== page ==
We recently wished farewell to a customer who had been with us for about 18 months, during which time he saw some incredible growth in what was originally just a side project. We spoke to him about how he found the experience of scaling on PythonAnywhere, and why he decided to move on.
|Project started:||October 2014|
|Requests:||20 million / month|
What’s your background? How long have you been programming?
I am currently pursuing Bachelor’s in Computer Science & Engineering. I have been programming from school days but RailwayAPI was the first substantial project I did.
Can you describe what railwayapi.com does? What first gave you the idea to build a site like this?
It all started with an idea to build an app which let Train travelers in India find the best available route between two stations. It’s very difficult to get confirmed bookings in India and so I thought it would be great if there was an app which helps people break their journey up, using multiple trains to reach their destination in minimum time.
While working on that idea I realized that I needed train data to make such a thing possible. There wasn’t a reliable API for Indian railways and I realized that several developers would be facing the same problem. And hence RailwayAPI was born.
It is a collection of APIs which let developers access all kinds of Railway data like Seat Availability, Train Route, Live Train status etc in easy-to-use JSON formats.
Why did you choose Python and Flask? Are you happy with your choice?
Python was the language I already knew well and there were several great libraries available for it so the decision was very easy to make for me.
Since the exposed part of the API was just going to be URL views which capture GET requests and return the corresponding JSON, Flask was the most suitable with its minimality which is enough for what I was doing.
What made you choose PythonAnywhere?
This was my first webapp and initially I had very little experience in setting up such an environment. After some research I stumbled upon PythonAnywhere which was extremely easy to set up, with a nice and clean UI. It also lets you instantly scale up your app by just sliding the number of workers you are going to need. After that I needn’t go anywhere else!
Your site quickly became one of our busiest sites – when did you realise it was getting big? How was the experience of scaling up on PythonAnywhere?
I realized that it was getting big when one of the user complained about load balancer errors they were getting. But it wasn’t an issue as I quickly scaled up the number of workers and site was back to normal functioning in seconds.
What kind of traffic did you have last month, for example?
The site got about 19.6 million requests last month! And for the month before that it was about 16 million requests.
You’ve now decided to move on – why is that, where did you move to, and was it easy to make the transition?
Yes, I have moved to a VPS now at Digital Ocean. It wasn’t an easy decision to make for me and it was done only after considerable thought. I loved PythonAnywhere and I continue to love it but I needed more flexible configurations so a VPS was required at the current stage.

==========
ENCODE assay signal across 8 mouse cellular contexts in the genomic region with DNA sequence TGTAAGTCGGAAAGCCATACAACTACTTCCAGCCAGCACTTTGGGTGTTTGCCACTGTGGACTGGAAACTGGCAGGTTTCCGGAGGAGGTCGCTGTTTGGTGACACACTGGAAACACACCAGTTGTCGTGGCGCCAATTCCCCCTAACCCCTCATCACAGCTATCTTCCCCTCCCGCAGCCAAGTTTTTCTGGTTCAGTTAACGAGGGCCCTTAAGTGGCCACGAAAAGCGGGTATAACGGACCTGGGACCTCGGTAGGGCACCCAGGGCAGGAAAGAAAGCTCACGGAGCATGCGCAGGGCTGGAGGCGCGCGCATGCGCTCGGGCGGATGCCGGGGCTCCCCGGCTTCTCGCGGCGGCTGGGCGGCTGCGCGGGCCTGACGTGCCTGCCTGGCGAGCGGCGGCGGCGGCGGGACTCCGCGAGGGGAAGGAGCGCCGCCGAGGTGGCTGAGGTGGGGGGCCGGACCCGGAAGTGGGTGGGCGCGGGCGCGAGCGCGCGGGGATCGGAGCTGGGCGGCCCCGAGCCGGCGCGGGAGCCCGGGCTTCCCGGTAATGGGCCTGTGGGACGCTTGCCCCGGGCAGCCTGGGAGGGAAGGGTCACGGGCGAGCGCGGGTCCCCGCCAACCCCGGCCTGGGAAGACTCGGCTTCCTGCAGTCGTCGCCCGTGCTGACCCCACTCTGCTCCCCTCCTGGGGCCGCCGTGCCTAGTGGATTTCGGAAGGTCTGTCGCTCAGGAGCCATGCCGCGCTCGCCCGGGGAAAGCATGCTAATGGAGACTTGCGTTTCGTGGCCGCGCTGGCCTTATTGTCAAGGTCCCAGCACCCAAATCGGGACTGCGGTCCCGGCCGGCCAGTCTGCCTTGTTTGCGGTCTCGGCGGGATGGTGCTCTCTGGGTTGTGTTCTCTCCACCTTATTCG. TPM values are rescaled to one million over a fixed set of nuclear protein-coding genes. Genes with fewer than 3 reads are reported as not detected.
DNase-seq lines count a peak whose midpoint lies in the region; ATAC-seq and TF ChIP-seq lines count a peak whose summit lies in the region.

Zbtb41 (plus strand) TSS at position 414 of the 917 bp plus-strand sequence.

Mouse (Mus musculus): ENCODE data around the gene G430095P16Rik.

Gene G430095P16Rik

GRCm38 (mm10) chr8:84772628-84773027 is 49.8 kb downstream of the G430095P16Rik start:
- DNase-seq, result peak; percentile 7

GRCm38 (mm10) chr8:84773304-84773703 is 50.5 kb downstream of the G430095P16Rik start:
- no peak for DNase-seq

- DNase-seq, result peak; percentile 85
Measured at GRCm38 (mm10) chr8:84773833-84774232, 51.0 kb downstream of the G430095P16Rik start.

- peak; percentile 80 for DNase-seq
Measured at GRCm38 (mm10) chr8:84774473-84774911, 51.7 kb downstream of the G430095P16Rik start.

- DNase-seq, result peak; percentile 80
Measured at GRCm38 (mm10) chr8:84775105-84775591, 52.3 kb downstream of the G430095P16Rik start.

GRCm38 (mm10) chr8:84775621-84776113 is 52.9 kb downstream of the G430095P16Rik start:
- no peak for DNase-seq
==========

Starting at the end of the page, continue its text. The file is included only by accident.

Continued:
It was quite difficult to move to a VPS because I have grown accustomed with the ease of use at PythonAnywhere where everything is pre set up and you can just focus on writing your code instead of writing configurations.
In general, what do you think are the pros and cons of PythonAnywhere?
I think I have already mentioned a lot of Pros about PythonAnywhere. But in short if you just want to focus on building your app rather than setting up environment, which is what ideally it should be than there are very few places like PythonAnywhere out there. Also developers should know that setting up an environment is not a one off process, it requires constant monitoring and changes so that any modification in the code doesn’t break the configuration and vice versa. Its quite a time consuming process but PythonAnywhere takes care of all of that.
I would have liked it if PA supported asynchronous workers. In fact this was the main reason for moving out because my application was Network I/O bound and async workers were better suited for such a task, and that wasn’t available here, at least for now.
Also it would be great if Redis and Web Sockets were also supported at some point.
It sounds like the site was a big success. What’s next for railwayapi.com?
The goal is to give developers access to Indian Railways data without hassle. There are some other ideas I am working on like making available Train and Seat Availability prediction/analytics through API.
Do you have any advice for other aspiring web developers?
I am still learning a lot myself!
Although I could say from my experience that the most important thing I learned while developing the API was that engineering your App to be scalable is one the most challenging tasks, which is often overlooked by people in the beginning.
I had to re-code several of the modules several times because they resembled ‘hacky’ code but as the pressure on the site grew they started to break. So it would be good if developers also think about how their app would respond to such scenarios in the future.
Thanks again Kaustubh, and best of luck with the future of the project!